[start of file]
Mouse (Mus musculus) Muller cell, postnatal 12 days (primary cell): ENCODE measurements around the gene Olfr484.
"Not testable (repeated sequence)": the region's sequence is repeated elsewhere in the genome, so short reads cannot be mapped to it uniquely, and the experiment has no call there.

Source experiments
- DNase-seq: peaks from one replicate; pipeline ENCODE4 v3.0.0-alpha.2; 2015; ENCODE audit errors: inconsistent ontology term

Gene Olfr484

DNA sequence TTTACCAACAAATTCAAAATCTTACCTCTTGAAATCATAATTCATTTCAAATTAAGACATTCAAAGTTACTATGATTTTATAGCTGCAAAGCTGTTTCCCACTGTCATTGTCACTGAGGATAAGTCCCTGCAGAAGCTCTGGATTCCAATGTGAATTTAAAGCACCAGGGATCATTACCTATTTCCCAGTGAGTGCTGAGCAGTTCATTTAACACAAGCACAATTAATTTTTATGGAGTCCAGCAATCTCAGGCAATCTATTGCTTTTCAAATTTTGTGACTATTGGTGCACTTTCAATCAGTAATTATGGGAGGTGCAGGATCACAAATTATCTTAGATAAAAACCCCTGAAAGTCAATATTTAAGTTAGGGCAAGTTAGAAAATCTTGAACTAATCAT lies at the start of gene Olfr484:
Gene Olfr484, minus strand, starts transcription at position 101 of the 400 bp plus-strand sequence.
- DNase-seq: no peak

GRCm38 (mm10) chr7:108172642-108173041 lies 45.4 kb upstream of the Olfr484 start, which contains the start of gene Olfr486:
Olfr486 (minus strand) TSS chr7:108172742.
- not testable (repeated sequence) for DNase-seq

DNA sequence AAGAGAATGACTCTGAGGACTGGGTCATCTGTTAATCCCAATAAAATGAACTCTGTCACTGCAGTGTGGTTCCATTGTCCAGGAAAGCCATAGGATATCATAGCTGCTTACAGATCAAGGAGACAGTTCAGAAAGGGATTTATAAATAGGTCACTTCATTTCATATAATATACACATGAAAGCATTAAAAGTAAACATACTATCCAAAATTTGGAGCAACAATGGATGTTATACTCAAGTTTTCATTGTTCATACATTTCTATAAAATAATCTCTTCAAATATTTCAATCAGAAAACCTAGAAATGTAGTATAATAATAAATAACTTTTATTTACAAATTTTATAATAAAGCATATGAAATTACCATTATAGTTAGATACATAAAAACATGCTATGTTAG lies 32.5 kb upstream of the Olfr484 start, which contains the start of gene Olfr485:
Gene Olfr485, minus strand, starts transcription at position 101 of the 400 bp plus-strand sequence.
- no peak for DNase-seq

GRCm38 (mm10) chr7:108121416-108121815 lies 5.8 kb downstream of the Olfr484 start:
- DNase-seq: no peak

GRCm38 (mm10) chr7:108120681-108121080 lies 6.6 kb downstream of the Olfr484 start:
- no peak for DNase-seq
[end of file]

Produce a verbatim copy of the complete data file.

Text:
Mouse (Mus musculus) Muller cell, postnatal 12 days (primary cell): ENCODE measurements around the gene Olfr484.
"Not testable (repeated sequence)": the region's sequence is repeated elsewhere in the genome, so short reads cannot be mapped to it uniquely, and the experiment has no call there.

Source experiments
- DNase-seq: peaks from one replicate; pipeline ENCODE4 v3.0.0-alpha.2; 2015; ENCODE audit errors: inconsistent ontology term

Gene Olfr484

DNA sequence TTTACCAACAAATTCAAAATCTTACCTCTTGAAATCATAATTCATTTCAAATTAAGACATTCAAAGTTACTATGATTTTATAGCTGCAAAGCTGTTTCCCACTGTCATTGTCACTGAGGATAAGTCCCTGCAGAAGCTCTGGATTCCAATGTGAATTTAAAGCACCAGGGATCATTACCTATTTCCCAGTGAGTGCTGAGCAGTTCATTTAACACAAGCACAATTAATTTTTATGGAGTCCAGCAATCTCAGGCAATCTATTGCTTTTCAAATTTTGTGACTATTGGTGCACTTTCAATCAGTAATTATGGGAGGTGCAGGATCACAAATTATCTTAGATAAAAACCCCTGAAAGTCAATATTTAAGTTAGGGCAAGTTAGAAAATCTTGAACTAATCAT lies at the start of gene Olfr484:
Gene Olfr484, minus strand, starts transcription at position 101 of the 400 bp plus-strand sequence.
- DNase-seq: no peak

GRCm38 (mm10) chr7:108172642-108173041 lies 45.4 kb upstream of the Olfr484 start, which contains the start of gene Olfr486:
Olfr486 (minus strand) TSS chr7:108172742.
- not testable (repeated sequence) for DNase-seq

DNA sequence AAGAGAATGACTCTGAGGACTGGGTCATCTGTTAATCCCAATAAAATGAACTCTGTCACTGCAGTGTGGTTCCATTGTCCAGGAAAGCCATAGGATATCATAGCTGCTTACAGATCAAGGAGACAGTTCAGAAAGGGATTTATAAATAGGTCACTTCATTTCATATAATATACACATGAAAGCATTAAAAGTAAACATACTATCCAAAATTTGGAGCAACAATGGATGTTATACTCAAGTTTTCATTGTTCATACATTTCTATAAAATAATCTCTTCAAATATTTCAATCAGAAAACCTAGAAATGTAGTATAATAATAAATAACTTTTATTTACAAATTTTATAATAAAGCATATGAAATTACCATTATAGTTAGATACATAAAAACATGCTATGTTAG lies 32.5 kb upstream of the Olfr484 start, which contains the start of gene Olfr485:
Gene Olfr485, minus strand, starts transcription at position 101 of the 400 bp plus-strand sequence.
- no peak for DNase-seq

GRCm38 (mm10) chr7:108121416-108121815 lies 5.8 kb downstream of the Olfr484 start:
- DNase-seq: no peak

GRCm38 (mm10) chr7:108120681-108121080 lies 6.6 kb downstream of the Olfr484 start:
- no peak for DNase-seq